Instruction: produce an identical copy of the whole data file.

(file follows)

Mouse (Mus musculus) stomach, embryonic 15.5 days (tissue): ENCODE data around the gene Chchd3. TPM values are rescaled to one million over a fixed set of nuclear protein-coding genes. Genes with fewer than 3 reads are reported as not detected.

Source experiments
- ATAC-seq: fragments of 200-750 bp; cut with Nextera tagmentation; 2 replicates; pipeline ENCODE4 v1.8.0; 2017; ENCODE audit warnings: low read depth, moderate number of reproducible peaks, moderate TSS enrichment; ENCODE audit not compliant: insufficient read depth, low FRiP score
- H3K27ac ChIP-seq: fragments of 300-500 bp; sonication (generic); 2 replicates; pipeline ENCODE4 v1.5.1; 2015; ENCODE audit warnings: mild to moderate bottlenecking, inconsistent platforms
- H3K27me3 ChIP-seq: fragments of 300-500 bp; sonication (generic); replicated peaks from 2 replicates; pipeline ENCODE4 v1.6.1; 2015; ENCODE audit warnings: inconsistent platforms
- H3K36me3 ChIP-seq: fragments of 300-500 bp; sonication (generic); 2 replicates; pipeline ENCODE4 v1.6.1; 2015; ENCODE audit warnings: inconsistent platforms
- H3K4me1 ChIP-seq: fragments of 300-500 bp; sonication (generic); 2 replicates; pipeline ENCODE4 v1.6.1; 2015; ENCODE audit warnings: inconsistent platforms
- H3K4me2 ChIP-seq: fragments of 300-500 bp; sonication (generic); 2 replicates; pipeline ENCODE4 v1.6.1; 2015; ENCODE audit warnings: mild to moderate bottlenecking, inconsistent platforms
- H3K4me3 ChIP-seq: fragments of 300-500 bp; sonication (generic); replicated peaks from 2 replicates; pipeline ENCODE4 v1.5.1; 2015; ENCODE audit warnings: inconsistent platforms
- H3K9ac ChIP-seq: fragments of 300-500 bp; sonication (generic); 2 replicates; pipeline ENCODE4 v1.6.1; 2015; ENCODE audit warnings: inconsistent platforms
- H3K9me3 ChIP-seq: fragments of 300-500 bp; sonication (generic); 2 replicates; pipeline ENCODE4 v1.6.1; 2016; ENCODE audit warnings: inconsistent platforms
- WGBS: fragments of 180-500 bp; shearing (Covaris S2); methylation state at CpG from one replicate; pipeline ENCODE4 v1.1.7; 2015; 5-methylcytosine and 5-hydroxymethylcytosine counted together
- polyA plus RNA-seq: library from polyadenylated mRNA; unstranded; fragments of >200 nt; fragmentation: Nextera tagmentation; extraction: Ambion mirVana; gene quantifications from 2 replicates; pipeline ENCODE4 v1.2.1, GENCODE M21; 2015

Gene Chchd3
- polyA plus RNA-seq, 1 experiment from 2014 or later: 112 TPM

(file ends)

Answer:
Mouse (Mus musculus) stomach, embryonic 15.5 days (tissue): ENCODE data around the gene Chchd3. TPM values are rescaled to one million over a fixed set of nuclear protein-coding genes. Genes with fewer than 3 reads are reported as not detected.

Source experiments
- ATAC-seq: fragments of 200-750 bp; cut with Nextera tagmentation; 2 replicates; pipeline ENCODE4 v1.8.0; 2017; ENCODE audit warnings: low read depth, moderate number of reproducible peaks, moderate TSS enrichment; ENCODE audit not compliant: insufficient read depth, low FRiP score
- H3K27ac ChIP-seq: fragments of 300-500 bp; sonication (generic); 2 replicates; pipeline ENCODE4 v1.5.1; 2015; ENCODE audit warnings: mild to moderate bottlenecking, inconsistent platforms
- H3K27me3 ChIP-seq: fragments of 300-500 bp; sonication (generic); replicated peaks from 2 replicates; pipeline ENCODE4 v1.6.1; 2015; ENCODE audit warnings: inconsistent platforms
- H3K36me3 ChIP-seq: fragments of 300-500 bp; sonication (generic); 2 replicates; pipeline ENCODE4 v1.6.1; 2015; ENCODE audit warnings: inconsistent platforms
- H3K4me1 ChIP-seq: fragments of 300-500 bp; sonication (generic); 2 replicates; pipeline ENCODE4 v1.6.1; 2015; ENCODE audit warnings: inconsistent platforms
- H3K4me2 ChIP-seq: fragments of 300-500 bp; sonication (generic); 2 replicates; pipeline ENCODE4 v1.6.1; 2015; ENCODE audit warnings: mild to moderate bottlenecking, inconsistent platforms
- H3K4me3 ChIP-seq: fragments of 300-500 bp; sonication (generic); replicated peaks from 2 replicates; pipeline ENCODE4 v1.5.1; 2015; ENCODE audit warnings: inconsistent platforms
- H3K9ac ChIP-seq: fragments of 300-500 bp; sonication (generic); 2 replicates; pipeline ENCODE4 v1.6.1; 2015; ENCODE audit warnings: inconsistent platforms
- H3K9me3 ChIP-seq: fragments of 300-500 bp; sonication (generic); 2 replicates; pipeline ENCODE4 v1.6.1; 2016; ENCODE audit warnings: inconsistent platforms
- WGBS: fragments of 180-500 bp; shearing (Covaris S2); methylation state at CpG from one replicate; pipeline ENCODE4 v1.1.7; 2015; 5-methylcytosine and 5-hydroxymethylcytosine counted together
- polyA plus RNA-seq: library from polyadenylated mRNA; unstranded; fragments of >200 nt; fragmentation: Nextera tagmentation; extraction: Ambion mirVana; gene quantifications from 2 replicates; pipeline ENCODE4 v1.2.1, GENCODE M21; 2015

Gene Chchd3
- polyA plus RNA-seq, 1 experiment from 2014 or later: 112 TPM